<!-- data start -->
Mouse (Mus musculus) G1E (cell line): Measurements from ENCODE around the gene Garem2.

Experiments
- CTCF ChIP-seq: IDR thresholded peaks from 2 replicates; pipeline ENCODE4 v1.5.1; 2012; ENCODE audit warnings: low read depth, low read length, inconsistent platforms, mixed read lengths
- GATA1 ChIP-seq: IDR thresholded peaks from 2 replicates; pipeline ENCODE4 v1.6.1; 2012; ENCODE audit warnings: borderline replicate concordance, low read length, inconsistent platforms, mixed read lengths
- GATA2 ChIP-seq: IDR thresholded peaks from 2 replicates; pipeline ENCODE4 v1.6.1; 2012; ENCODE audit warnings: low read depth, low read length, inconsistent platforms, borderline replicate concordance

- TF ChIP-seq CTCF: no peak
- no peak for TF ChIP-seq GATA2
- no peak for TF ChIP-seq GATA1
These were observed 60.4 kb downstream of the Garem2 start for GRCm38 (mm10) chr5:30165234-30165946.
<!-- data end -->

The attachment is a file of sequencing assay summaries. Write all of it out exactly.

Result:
Mouse (Mus musculus) G1E (cell line): Measurements from ENCODE around the gene Garem2.

Experiments
- CTCF ChIP-seq: IDR thresholded peaks from 2 replicates; pipeline ENCODE4 v1.5.1; 2012; ENCODE audit warnings: low read depth, low read length, inconsistent platforms, mixed read lengths
- GATA1 ChIP-seq: IDR thresholded peaks from 2 replicates; pipeline ENCODE4 v1.6.1; 2012; ENCODE audit warnings: borderline replicate concordance, low read length, inconsistent platforms, mixed read lengths
- GATA2 ChIP-seq: IDR thresholded peaks from 2 replicates; pipeline ENCODE4 v1.6.1; 2012; ENCODE audit warnings: low read depth, low read length, inconsistent platforms, borderline replicate concordance

- TF ChIP-seq CTCF: no peak
- no peak for TF ChIP-seq GATA2
- no peak for TF ChIP-seq GATA1
These were observed 60.4 kb downstream of the Garem2 start for GRCm38 (mm10) chr5:30165234-30165946.